Postcards from Disneyland (2015) is a collaboration between Durbin and artist Rollin Leonard, commissioned by SF MOMA’s Open Space. The artists snuck a bunch of equipment into Disneyland in order to create ghost photographs. They first created characters in studio, and then projected them into the environment of the park during normal park hours. None of the images are photoshopped. Just as ghosts can be glimpsed only at the periphery of perception, most guests and Disney cast members did not notice the projections while Durbin and Leonard were shooting. They were hidden in plain sight, like hidden Mickeys.
Their description of the project for SF MOMA:
“Walt Disney is oft-quoted as saying, ‘Disneyland will never be completed. It will continue to grow as long as there is imagination left in the world.’ After growing dissatisfied with the stifling bureaucracy of the Hollywood movie studios, and the fact that a film, by its very nature, must end, Disneyland was quite literally a dream come to life for Walt. He saw his park as a toy Candyland of Wonka proportions that could be crafted endlessly at his whim.
Kate grew up in Orange County, under the shadow of the Matterhorn. Disneyland always felt like home to her. It’s the place she feels most herself in, but it’s also a place she longs for even when inside it. Like the sign at the entrance to the park which assures you are entering the world of yesterday and tomorrow, but never the world of today, Disneyland’s promises, like a row of candy apples behind a 1910-style shop glass, are always just out of reach. Disneyland’s carefully wrought system is predicated on lack and longing. It’s consumer-capitalist ethos ensures that the customer is never fully satisfied; that the park, itself an endless a series of facades like the infinity mirrors in the Haunted Mansion, can never truly be arrived at.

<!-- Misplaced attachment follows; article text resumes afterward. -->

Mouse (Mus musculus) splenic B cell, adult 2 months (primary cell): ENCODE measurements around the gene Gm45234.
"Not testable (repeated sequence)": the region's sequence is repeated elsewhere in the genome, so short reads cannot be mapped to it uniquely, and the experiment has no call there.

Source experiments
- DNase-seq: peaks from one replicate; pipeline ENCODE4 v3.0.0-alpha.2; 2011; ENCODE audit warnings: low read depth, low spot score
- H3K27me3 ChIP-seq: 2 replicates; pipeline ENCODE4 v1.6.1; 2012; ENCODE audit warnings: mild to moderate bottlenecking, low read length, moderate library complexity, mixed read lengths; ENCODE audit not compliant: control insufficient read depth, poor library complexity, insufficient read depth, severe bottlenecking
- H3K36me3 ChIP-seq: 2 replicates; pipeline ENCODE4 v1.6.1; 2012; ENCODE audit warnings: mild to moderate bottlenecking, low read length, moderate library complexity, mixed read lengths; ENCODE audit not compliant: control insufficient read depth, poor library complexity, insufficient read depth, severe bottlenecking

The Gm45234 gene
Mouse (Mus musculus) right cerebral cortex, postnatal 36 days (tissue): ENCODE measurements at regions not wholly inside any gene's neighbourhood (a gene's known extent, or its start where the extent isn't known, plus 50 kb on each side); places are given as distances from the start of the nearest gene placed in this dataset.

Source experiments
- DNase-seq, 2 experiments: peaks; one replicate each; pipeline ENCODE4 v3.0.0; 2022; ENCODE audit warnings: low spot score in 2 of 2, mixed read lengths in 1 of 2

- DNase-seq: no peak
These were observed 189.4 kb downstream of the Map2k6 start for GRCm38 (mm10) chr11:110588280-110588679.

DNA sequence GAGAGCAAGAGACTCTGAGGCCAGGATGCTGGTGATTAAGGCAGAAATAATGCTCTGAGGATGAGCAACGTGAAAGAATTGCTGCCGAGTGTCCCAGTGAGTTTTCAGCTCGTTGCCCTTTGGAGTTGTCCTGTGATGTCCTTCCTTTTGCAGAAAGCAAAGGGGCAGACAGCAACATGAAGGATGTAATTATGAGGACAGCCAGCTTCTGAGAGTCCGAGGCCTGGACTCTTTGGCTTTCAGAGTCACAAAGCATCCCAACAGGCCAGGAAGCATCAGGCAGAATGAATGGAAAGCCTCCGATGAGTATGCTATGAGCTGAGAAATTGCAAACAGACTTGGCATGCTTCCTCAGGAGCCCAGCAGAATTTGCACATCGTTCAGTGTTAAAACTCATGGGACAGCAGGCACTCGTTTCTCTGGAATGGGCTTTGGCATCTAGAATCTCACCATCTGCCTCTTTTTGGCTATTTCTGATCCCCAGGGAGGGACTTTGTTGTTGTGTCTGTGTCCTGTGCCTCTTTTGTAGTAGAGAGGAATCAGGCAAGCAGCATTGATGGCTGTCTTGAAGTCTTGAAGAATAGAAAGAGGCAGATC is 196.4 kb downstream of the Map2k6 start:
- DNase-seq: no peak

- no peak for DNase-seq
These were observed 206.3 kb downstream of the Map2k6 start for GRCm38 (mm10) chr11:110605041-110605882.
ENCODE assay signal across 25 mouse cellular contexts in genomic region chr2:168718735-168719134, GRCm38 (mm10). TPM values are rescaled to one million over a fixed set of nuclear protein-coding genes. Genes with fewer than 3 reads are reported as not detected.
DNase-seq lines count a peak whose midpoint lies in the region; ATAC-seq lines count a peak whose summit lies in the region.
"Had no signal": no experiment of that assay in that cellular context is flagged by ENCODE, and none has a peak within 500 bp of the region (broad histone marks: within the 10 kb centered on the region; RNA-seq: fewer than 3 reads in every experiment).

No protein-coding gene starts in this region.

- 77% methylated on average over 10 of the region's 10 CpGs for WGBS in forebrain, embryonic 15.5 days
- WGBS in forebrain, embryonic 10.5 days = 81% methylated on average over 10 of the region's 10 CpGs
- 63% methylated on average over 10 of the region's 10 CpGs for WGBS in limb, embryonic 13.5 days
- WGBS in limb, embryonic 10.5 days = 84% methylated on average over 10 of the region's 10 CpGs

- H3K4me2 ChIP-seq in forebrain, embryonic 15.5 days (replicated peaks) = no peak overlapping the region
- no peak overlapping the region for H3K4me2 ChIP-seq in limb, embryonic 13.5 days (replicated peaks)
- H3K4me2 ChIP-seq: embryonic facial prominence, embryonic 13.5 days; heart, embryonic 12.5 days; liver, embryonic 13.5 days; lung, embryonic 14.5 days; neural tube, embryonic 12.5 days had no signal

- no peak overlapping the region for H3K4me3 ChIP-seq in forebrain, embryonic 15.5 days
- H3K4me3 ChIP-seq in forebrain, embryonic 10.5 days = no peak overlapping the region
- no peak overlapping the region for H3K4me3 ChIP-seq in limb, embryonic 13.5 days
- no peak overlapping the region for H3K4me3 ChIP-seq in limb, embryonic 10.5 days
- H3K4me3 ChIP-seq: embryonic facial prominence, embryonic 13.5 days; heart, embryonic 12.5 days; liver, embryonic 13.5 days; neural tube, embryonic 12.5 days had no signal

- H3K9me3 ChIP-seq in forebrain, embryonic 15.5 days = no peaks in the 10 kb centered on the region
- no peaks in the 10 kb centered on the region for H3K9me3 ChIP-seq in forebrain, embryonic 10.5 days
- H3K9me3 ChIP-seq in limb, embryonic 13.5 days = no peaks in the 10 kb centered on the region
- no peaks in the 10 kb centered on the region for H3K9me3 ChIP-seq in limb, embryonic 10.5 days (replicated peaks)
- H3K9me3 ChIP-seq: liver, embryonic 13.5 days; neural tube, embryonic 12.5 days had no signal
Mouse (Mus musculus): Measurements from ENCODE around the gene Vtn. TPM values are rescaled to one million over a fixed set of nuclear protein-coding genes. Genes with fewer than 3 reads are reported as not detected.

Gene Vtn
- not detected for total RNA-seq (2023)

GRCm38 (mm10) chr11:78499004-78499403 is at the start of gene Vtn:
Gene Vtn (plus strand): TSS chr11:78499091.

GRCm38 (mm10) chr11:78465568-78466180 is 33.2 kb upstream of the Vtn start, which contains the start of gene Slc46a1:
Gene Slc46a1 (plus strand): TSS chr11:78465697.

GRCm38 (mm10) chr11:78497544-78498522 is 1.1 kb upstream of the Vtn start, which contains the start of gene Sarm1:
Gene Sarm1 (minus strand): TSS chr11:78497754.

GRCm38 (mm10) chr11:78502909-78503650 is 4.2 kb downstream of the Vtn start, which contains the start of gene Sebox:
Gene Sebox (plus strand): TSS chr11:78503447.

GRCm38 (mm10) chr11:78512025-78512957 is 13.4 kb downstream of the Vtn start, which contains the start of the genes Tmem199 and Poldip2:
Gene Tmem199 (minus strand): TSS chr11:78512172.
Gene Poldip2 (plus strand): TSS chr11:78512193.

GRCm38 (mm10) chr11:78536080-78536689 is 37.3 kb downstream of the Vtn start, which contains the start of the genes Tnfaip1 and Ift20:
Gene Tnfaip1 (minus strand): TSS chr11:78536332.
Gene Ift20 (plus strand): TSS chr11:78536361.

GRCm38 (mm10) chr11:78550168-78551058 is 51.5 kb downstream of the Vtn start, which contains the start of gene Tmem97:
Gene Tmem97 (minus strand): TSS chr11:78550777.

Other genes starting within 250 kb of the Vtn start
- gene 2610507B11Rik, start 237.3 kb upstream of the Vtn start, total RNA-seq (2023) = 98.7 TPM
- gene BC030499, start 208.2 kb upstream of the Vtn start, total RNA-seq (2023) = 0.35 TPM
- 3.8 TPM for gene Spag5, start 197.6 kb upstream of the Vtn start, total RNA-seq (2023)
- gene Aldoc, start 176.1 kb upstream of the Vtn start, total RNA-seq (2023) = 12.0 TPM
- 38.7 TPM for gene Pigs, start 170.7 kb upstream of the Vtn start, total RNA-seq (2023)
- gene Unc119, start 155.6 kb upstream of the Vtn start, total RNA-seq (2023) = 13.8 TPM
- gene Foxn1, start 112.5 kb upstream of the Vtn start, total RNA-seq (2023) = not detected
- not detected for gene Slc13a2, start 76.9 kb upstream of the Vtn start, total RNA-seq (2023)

When Kate was a child she had a fantasy of getting off of the boat on the Pirates of the Caribbean ride and hanging out with the pirates, of joining the dolls on It’s a Small World, of climbing the turrets of Sleeping Beauty’s Castle. But there are a lot of rules in Disneyland. In order for Walt’s American dream to operate, the rest of us must stay in line.
Rollin had never been to Disneyland when we decided to take Walt’s proclamation into our own hands, and to project our own characters and bodies into the environment of the park. He was enchanted all the way from Portland, Maine. And so after many scheming emails, Rollin lugged a suitcase full of gear to Los Angeles, hid the gear in his pants in order to smuggle it past park security, and we were off.
We see this work as a kind of haunting. In Main Street, a lamp forever burns in Walt’s apartment above the fire station, where his ghost is supposed to reside. With its nostalgia for a past that never was, and a fantasy of tomorrow that will never arrive, Disneyland is a home for ghosts.”